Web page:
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I'm not a Writer! 😟

At ASPA, we do not believe that you must be a Poet Laureate or a Pulitzer Prize winner to put words to paper. Don’t get us wrong, we are as interested in quality as we are in writers feeling comfortable about their art. But if you think about it, the idea of one person being responsible for everything from concept to realisation and then publishing too, is quite a big ask. Imagine you wanted to redecorate your room, and you were excellent at painting and okay at putting furniture together but had done no wallpapering. Does it not make sense that you would ask someone else to do that part?

There are so many ways in which you can get support with the process of writing which would mean that you would do very little yourself if you wished. I’m writing this as we near Christmas and every supermarket, the Works and anywhere else where books are jammed in, seem to offer the same diet. Lots of friendly and, let’s be frank, some unfriendly faces from the media gurning at us from a cover. Few of them will have written the book and most will have used a Ghost-writer. Often the Ghost-writer will interview the client at length and then they will write the book with the client’s approval.

Of course, you don’t need to use a Ghost-writer, you can access help and support with any aspect of the process and for most people, they particularly worry about the use of English language, which after all must be accurate, if not readable. There is now a lot of help available with this aspect of writing.

I recently enjoyed a documentary about Robbie Williams in which he defended the notion that although he wasn’t a musician, he understood the format of songs and how they worked and, yes, he did write all those successful songs. There is absolutely nothing wrong with him having a musician helping him to put it all together. It can often can lead to better results.

So now to the hard bit. First, who would you trust? Well, if you share any of your ideas with anyone else, make sure that you have them sign an NDA. If someone is a genuine friend or associate, they will understand that you want to protect your idea. For anyone else you may use at any other stage of the process, be sure that you are happy that they will do what you want. Ever been to a barber or hairdressers and know exactly what you need? Tell them exactly what you want, and then they do something different? It is very important that somebody understands what it is you want to say in your book and how you want to say it.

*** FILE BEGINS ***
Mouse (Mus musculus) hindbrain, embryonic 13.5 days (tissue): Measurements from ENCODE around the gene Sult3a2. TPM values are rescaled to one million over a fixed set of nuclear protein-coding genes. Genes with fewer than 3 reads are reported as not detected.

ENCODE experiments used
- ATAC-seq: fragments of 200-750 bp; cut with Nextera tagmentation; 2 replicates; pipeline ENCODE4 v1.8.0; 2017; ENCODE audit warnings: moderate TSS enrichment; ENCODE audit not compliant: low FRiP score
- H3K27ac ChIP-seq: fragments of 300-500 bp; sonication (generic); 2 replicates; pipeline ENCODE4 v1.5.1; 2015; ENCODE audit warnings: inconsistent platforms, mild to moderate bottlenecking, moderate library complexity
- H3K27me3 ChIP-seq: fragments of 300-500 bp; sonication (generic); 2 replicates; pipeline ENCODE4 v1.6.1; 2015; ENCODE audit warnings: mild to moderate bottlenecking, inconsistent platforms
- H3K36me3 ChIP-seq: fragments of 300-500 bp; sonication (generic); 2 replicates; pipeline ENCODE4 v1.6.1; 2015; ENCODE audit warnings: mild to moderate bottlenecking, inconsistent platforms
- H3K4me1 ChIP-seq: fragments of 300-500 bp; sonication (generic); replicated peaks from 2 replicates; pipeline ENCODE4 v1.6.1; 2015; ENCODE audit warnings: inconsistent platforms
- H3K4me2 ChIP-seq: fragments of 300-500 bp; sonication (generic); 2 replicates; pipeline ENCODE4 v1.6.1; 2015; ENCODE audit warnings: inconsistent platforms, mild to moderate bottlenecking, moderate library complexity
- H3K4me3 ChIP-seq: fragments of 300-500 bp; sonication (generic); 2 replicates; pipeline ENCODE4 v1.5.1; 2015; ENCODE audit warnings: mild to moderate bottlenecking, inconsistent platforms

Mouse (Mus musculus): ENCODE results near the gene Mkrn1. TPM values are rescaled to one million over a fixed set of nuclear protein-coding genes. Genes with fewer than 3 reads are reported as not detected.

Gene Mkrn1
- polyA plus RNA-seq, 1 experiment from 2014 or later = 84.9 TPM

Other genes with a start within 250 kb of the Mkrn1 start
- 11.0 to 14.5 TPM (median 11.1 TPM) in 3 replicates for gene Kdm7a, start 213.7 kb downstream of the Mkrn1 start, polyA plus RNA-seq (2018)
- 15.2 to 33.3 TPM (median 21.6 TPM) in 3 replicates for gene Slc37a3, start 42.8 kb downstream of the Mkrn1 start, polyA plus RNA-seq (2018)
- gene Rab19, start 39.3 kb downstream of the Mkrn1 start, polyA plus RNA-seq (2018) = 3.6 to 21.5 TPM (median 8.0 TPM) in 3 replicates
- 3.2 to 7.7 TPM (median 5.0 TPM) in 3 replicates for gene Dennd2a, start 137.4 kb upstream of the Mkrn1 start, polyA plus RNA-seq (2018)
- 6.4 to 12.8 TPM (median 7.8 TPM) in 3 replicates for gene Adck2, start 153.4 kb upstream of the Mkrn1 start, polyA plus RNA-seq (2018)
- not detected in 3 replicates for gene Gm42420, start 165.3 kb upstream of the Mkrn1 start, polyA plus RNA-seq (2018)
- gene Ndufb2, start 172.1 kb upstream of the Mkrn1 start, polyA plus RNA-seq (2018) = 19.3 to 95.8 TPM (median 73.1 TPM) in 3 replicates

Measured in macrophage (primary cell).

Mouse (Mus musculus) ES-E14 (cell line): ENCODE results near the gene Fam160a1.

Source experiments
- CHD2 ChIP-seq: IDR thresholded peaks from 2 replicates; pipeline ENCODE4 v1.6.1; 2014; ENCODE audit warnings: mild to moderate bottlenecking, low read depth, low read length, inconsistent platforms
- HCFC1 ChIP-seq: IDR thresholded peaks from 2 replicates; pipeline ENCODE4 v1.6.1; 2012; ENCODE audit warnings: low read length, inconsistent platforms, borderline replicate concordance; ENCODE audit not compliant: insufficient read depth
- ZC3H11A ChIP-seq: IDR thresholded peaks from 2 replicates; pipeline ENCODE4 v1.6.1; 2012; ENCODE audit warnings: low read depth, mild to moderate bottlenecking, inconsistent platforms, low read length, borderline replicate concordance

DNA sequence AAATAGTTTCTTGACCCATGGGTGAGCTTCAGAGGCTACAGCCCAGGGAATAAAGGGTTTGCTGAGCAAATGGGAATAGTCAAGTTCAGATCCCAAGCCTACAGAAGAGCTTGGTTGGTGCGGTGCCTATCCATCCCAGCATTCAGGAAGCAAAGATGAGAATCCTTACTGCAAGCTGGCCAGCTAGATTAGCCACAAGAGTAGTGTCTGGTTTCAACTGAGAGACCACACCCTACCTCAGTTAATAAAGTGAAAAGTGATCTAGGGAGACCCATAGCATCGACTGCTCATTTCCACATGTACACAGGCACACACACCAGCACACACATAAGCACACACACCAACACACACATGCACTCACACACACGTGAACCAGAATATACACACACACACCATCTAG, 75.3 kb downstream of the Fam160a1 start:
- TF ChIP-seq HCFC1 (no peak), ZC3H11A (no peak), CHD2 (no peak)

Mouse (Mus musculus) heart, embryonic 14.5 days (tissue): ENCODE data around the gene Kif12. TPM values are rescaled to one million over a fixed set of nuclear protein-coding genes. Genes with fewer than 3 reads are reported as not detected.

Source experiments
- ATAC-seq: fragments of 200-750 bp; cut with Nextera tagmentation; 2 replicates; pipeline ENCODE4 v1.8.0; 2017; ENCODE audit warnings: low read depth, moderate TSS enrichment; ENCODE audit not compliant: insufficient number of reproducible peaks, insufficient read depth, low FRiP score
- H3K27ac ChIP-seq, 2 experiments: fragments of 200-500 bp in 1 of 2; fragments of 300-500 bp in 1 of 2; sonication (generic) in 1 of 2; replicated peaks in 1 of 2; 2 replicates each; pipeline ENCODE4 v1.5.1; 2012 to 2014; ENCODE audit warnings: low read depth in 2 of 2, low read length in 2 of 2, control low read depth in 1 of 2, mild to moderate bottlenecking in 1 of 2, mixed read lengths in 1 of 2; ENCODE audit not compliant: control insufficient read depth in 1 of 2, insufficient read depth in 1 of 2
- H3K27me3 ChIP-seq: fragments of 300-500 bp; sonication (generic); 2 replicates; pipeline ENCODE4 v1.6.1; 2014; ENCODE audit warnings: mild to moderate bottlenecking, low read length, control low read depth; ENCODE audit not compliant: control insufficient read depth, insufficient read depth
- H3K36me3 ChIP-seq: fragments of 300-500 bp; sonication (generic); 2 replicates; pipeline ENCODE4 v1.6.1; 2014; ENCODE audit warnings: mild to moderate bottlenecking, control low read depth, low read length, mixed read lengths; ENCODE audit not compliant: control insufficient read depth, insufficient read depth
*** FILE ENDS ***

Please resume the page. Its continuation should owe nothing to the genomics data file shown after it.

Then there is the issue of cost. Thankfully, there are services now which are available to self-published authors that offer quality without breaking the bank. It is a substantial risk to spend thousands on a book that might not even get published, so spend some time researching what/who is right for you.

My background as a historian has meant that I have had a long-term respect for oral history. Even parts of our history that we believe to be legend, often turn out to have some basis in fact. And of course oral history is a way in which we can access primary sources at a low cost. You would be amazed at how many grandparents want to tell their tale and they know, as we all do, that the time is limited in which this can be done. In this way, your work might be the story of someone else, and the published book may well be a gift for that person, or a legacy for many generations to come. In this scenario, you can do all the interviewing and recording and even the rest of the process if you wish. If not, find suitable services that will do that for you. As someone who is interested in my ancestry, I wish that my forebears had left more of themselves for me to study and enjoy. However, as my mother and father met in the during WW2, I am still deterined to tell their amazing story one day.

Remember, as a self-published author, there are many options as to how you would go about completing your book, including those tasks at the end of the process, like the publishing and promotion of your work. Don't do everything alone.


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